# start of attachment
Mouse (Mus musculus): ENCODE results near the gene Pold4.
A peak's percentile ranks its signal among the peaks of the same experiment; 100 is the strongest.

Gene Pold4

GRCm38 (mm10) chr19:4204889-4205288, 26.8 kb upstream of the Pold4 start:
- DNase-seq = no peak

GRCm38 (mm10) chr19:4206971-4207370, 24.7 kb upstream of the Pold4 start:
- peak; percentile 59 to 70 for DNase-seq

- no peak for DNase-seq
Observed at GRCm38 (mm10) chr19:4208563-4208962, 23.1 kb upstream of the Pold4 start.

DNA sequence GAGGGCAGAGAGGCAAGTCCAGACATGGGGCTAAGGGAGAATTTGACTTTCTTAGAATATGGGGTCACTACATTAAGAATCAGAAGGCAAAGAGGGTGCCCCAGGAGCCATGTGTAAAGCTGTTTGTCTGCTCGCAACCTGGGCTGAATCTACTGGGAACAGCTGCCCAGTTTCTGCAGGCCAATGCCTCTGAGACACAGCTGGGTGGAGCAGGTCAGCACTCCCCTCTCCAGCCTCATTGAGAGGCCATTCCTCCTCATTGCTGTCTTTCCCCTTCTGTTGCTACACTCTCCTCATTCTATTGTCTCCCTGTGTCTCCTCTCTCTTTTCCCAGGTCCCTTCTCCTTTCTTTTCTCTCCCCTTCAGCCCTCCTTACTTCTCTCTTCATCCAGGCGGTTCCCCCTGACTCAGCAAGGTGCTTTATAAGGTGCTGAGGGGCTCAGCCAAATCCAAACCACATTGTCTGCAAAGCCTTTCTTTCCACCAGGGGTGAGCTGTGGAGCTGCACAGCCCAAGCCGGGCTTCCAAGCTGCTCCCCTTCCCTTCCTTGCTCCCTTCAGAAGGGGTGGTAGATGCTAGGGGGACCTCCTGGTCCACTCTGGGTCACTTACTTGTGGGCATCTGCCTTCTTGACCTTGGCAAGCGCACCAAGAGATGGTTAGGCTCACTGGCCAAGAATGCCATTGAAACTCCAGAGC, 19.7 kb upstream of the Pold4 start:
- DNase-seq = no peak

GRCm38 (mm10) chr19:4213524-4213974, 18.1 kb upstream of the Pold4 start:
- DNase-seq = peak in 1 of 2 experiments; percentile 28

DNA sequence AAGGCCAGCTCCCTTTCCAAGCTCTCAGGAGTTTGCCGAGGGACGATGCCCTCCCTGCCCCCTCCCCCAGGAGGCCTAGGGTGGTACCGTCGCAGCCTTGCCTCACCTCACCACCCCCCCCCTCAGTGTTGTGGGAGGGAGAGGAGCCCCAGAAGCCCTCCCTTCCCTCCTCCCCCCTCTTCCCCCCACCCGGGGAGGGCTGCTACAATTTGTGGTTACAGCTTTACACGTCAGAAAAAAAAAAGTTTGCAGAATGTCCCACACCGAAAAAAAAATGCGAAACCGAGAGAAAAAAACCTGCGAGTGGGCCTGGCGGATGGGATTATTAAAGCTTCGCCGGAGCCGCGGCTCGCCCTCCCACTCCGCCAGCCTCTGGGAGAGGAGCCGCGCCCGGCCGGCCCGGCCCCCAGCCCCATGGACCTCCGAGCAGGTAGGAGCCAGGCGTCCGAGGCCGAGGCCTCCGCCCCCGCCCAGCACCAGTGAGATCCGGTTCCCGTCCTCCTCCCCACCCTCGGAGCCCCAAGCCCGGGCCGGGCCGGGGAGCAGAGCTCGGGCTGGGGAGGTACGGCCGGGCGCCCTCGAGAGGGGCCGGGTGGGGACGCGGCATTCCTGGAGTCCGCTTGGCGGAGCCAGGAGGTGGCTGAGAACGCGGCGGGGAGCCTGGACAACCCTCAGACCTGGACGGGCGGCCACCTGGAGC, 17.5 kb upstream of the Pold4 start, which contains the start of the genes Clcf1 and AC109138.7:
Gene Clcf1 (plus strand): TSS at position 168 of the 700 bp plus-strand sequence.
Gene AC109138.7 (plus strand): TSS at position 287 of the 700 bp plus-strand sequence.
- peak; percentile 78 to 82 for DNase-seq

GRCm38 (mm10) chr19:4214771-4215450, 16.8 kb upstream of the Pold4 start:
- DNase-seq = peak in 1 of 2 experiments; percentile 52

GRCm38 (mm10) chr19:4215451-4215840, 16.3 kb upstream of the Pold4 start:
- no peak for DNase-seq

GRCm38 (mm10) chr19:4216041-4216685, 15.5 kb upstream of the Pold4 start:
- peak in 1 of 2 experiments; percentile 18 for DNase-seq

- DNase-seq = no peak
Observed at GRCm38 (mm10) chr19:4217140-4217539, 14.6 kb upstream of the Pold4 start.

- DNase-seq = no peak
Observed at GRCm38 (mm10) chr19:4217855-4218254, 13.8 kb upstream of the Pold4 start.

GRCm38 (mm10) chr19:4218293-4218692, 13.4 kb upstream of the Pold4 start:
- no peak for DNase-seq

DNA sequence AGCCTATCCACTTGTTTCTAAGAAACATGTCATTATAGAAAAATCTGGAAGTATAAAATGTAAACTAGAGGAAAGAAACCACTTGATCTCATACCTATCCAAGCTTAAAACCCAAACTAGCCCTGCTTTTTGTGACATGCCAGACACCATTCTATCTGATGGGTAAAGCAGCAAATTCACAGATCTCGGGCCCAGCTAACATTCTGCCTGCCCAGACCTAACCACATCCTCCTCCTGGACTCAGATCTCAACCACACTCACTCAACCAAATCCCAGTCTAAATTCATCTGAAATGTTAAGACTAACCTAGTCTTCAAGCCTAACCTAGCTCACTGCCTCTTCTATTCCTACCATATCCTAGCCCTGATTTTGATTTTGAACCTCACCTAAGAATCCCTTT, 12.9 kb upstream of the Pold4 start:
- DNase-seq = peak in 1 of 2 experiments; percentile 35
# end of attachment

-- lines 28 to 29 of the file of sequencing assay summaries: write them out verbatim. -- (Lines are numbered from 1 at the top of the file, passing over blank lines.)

GRCm38 (mm10) chr19:4218293-4218692, 13.4 kb upstream of the Pold4 start:
- no peak for DNase-seq